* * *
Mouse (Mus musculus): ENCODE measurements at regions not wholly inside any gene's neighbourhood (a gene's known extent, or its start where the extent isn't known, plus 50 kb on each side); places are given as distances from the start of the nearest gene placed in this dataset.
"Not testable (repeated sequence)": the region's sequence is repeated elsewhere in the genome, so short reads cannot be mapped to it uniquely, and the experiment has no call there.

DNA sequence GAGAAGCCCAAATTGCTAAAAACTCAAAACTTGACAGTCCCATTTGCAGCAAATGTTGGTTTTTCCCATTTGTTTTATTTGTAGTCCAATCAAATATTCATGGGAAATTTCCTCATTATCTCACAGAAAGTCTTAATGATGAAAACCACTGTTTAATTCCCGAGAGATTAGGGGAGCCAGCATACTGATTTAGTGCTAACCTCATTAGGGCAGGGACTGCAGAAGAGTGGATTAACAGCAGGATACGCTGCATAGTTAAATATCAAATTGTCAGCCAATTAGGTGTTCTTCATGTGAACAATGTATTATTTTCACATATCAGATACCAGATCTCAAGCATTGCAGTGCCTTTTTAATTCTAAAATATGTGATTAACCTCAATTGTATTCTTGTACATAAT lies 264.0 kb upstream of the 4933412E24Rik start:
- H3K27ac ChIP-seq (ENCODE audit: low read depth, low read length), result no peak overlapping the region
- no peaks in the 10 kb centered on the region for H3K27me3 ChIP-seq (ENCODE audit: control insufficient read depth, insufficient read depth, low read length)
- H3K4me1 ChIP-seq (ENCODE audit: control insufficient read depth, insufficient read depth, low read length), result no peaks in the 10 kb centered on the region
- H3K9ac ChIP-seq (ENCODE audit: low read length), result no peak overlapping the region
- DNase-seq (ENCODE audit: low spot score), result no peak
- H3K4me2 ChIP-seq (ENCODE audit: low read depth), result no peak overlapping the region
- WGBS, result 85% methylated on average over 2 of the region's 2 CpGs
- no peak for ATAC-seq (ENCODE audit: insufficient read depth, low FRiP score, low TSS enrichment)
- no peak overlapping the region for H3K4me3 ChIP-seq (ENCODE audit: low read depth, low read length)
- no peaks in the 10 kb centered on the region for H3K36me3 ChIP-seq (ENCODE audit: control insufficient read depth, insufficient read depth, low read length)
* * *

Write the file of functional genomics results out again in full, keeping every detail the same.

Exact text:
Mouse (Mus musculus): ENCODE measurements at regions not wholly inside any gene's neighbourhood (a gene's known extent, or its start where the extent isn't known, plus 50 kb on each side); places are given as distances from the start of the nearest gene placed in this dataset.
"Not testable (repeated sequence)": the region's sequence is repeated elsewhere in the genome, so short reads cannot be mapped to it uniquely, and the experiment has no call there.

DNA sequence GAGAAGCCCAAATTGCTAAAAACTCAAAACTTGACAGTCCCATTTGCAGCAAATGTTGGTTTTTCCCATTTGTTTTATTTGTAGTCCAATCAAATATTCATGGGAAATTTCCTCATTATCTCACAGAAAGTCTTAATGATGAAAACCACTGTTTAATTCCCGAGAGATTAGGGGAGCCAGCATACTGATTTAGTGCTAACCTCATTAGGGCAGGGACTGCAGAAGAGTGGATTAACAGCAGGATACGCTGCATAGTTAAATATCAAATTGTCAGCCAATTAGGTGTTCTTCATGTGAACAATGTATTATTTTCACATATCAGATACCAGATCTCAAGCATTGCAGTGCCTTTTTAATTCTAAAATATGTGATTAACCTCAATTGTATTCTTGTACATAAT lies 264.0 kb upstream of the 4933412E24Rik start:
- H3K27ac ChIP-seq (ENCODE audit: low read depth, low read length), result no peak overlapping the region
- no peaks in the 10 kb centered on the region for H3K27me3 ChIP-seq (ENCODE audit: control insufficient read depth, insufficient read depth, low read length)
- H3K4me1 ChIP-seq (ENCODE audit: control insufficient read depth, insufficient read depth, low read length), result no peaks in the 10 kb centered on the region
- H3K9ac ChIP-seq (ENCODE audit: low read length), result no peak overlapping the region
- DNase-seq (ENCODE audit: low spot score), result no peak
- H3K4me2 ChIP-seq (ENCODE audit: low read depth), result no peak overlapping the region
- WGBS, result 85% methylated on average over 2 of the region's 2 CpGs
- no peak for ATAC-seq (ENCODE audit: insufficient read depth, low FRiP score, low TSS enrichment)
- no peak overlapping the region for H3K4me3 ChIP-seq (ENCODE audit: low read depth, low read length)
- no peaks in the 10 kb centered on the region for H3K36me3 ChIP-seq (ENCODE audit: control insufficient read depth, insufficient read depth, low read length)